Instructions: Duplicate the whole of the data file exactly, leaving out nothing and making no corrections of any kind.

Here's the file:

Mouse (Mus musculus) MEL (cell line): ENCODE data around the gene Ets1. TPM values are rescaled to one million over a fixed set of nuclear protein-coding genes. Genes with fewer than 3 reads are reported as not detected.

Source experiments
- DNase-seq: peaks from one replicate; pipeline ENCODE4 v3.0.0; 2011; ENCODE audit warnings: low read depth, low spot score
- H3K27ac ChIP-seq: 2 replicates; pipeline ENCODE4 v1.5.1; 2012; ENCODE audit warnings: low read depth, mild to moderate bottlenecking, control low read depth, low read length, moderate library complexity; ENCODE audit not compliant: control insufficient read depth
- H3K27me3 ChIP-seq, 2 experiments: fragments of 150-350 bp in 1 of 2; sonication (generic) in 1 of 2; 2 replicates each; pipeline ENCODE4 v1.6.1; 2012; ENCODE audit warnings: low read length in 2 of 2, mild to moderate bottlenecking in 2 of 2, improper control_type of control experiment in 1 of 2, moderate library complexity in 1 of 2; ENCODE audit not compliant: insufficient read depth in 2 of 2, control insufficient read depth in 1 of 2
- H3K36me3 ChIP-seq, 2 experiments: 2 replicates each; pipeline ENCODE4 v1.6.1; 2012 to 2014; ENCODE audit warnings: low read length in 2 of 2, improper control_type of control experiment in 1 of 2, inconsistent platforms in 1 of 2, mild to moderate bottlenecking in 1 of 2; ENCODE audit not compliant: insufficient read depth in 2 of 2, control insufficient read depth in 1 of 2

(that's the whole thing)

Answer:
Mouse (Mus musculus) MEL (cell line): ENCODE data around the gene Ets1. TPM values are rescaled to one million over a fixed set of nuclear protein-coding genes. Genes with fewer than 3 reads are reported as not detected.

Source experiments
- DNase-seq: peaks from one replicate; pipeline ENCODE4 v3.0.0; 2011; ENCODE audit warnings: low read depth, low spot score
- H3K27ac ChIP-seq: 2 replicates; pipeline ENCODE4 v1.5.1; 2012; ENCODE audit warnings: low read depth, mild to moderate bottlenecking, control low read depth, low read length, moderate library complexity; ENCODE audit not compliant: control insufficient read depth
- H3K27me3 ChIP-seq, 2 experiments: fragments of 150-350 bp in 1 of 2; sonication (generic) in 1 of 2; 2 replicates each; pipeline ENCODE4 v1.6.1; 2012; ENCODE audit warnings: low read length in 2 of 2, mild to moderate bottlenecking in 2 of 2, improper control_type of control experiment in 1 of 2, moderate library complexity in 1 of 2; ENCODE audit not compliant: insufficient read depth in 2 of 2, control insufficient read depth in 1 of 2
- H3K36me3 ChIP-seq, 2 experiments: 2 replicates each; pipeline ENCODE4 v1.6.1; 2012 to 2014; ENCODE audit warnings: low read length in 2 of 2, improper control_type of control experiment in 1 of 2, inconsistent platforms in 1 of 2, mild to moderate bottlenecking in 1 of 2; ENCODE audit not compliant: insufficient read depth in 2 of 2, control insufficient read depth in 1 of 2